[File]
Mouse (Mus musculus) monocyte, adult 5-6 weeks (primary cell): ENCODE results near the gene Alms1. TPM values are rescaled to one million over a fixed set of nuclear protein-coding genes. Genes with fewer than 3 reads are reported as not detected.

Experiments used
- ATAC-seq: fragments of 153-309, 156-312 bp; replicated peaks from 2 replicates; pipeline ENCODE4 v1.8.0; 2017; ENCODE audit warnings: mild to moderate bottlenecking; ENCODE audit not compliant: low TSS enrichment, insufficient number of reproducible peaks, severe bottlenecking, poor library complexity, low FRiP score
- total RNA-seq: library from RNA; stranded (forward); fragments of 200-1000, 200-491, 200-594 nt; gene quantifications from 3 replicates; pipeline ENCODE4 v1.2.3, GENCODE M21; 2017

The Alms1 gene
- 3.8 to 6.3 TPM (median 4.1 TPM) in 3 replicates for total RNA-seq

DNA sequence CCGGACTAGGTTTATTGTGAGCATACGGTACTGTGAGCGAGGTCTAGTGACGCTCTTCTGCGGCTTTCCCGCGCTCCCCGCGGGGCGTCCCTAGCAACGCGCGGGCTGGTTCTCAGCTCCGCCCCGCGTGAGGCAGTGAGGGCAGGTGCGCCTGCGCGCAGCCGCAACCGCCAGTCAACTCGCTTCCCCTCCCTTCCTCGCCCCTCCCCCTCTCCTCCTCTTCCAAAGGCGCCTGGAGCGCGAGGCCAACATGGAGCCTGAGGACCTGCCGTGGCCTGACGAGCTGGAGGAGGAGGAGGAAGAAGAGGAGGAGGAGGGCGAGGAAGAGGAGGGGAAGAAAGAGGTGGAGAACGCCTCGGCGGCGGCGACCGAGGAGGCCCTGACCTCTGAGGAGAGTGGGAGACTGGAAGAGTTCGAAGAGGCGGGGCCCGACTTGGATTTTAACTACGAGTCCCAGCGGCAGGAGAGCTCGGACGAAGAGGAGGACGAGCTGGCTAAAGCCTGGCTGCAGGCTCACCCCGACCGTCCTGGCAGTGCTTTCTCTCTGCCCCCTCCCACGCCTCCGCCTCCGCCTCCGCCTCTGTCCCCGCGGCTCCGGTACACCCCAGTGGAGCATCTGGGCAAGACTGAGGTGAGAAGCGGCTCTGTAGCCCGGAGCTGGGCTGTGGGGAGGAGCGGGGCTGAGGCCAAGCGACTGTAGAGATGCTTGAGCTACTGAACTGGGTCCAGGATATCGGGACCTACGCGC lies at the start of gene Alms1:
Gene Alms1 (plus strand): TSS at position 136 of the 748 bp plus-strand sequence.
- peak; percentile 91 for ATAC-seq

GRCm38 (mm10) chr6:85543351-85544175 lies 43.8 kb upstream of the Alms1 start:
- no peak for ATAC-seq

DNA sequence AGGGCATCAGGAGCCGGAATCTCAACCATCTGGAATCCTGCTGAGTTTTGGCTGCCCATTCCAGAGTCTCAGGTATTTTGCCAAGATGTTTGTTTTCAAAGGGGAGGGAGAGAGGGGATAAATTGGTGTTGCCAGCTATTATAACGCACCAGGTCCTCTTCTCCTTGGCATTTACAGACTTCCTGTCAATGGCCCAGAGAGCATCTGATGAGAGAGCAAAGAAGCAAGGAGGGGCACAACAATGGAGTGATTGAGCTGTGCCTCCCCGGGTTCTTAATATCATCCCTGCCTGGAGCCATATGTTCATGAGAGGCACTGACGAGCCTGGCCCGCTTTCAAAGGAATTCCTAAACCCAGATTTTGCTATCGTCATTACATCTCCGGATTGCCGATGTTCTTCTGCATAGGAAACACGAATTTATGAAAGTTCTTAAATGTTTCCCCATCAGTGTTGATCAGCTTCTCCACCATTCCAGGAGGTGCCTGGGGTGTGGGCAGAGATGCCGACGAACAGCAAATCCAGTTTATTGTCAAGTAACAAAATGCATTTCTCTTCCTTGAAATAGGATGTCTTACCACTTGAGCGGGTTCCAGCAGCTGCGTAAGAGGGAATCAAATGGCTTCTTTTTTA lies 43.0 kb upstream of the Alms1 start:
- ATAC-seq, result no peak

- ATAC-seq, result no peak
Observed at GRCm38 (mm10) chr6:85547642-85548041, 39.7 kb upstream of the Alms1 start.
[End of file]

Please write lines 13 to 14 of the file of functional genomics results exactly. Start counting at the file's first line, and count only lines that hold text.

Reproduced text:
- ATAC-seq, result no peak

- ATAC-seq, result no peak